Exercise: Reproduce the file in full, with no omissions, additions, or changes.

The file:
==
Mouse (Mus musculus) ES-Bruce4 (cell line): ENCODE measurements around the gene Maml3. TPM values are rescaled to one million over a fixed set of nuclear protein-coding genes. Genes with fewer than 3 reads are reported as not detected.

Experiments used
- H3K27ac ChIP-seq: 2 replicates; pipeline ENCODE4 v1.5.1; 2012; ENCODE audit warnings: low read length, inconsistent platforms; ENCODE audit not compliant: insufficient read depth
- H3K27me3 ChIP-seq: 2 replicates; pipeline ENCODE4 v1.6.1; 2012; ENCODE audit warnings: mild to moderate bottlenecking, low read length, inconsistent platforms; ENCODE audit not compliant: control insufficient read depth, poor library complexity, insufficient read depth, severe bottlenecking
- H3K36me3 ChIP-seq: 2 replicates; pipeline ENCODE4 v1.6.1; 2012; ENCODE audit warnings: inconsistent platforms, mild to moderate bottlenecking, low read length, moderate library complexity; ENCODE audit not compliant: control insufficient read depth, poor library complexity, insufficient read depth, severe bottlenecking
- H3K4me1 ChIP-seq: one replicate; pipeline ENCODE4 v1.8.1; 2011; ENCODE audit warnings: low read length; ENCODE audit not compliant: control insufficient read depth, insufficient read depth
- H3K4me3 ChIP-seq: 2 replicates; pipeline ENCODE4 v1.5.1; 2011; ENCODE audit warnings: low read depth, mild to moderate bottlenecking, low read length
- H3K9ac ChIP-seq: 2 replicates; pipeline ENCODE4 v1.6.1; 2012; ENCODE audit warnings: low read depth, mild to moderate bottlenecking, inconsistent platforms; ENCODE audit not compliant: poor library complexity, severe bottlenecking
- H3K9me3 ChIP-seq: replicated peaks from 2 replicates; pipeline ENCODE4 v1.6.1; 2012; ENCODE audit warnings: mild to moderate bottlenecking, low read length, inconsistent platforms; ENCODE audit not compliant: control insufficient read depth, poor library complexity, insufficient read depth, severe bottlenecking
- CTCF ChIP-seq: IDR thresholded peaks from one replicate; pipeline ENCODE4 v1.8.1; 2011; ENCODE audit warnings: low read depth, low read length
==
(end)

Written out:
Mouse (Mus musculus) ES-Bruce4 (cell line): ENCODE measurements around the gene Maml3. TPM values are rescaled to one million over a fixed set of nuclear protein-coding genes. Genes with fewer than 3 reads are reported as not detected.

Experiments used
- H3K27ac ChIP-seq: 2 replicates; pipeline ENCODE4 v1.5.1; 2012; ENCODE audit warnings: low read length, inconsistent platforms; ENCODE audit not compliant: insufficient read depth
- H3K27me3 ChIP-seq: 2 replicates; pipeline ENCODE4 v1.6.1; 2012; ENCODE audit warnings: mild to moderate bottlenecking, low read length, inconsistent platforms; ENCODE audit not compliant: control insufficient read depth, poor library complexity, insufficient read depth, severe bottlenecking
- H3K36me3 ChIP-seq: 2 replicates; pipeline ENCODE4 v1.6.1; 2012; ENCODE audit warnings: inconsistent platforms, mild to moderate bottlenecking, low read length, moderate library complexity; ENCODE audit not compliant: control insufficient read depth, poor library complexity, insufficient read depth, severe bottlenecking
- H3K4me1 ChIP-seq: one replicate; pipeline ENCODE4 v1.8.1; 2011; ENCODE audit warnings: low read length; ENCODE audit not compliant: control insufficient read depth, insufficient read depth
- H3K4me3 ChIP-seq: 2 replicates; pipeline ENCODE4 v1.5.1; 2011; ENCODE audit warnings: low read depth, mild to moderate bottlenecking, low read length
- H3K9ac ChIP-seq: 2 replicates; pipeline ENCODE4 v1.6.1; 2012; ENCODE audit warnings: low read depth, mild to moderate bottlenecking, inconsistent platforms; ENCODE audit not compliant: poor library complexity, severe bottlenecking
- H3K9me3 ChIP-seq: replicated peaks from 2 replicates; pipeline ENCODE4 v1.6.1; 2012; ENCODE audit warnings: mild to moderate bottlenecking, low read length, inconsistent platforms; ENCODE audit not compliant: control insufficient read depth, poor library complexity, insufficient read depth, severe bottlenecking
- CTCF ChIP-seq: IDR thresholded peaks from one replicate; pipeline ENCODE4 v1.8.1; 2011; ENCODE audit warnings: low read depth, low read length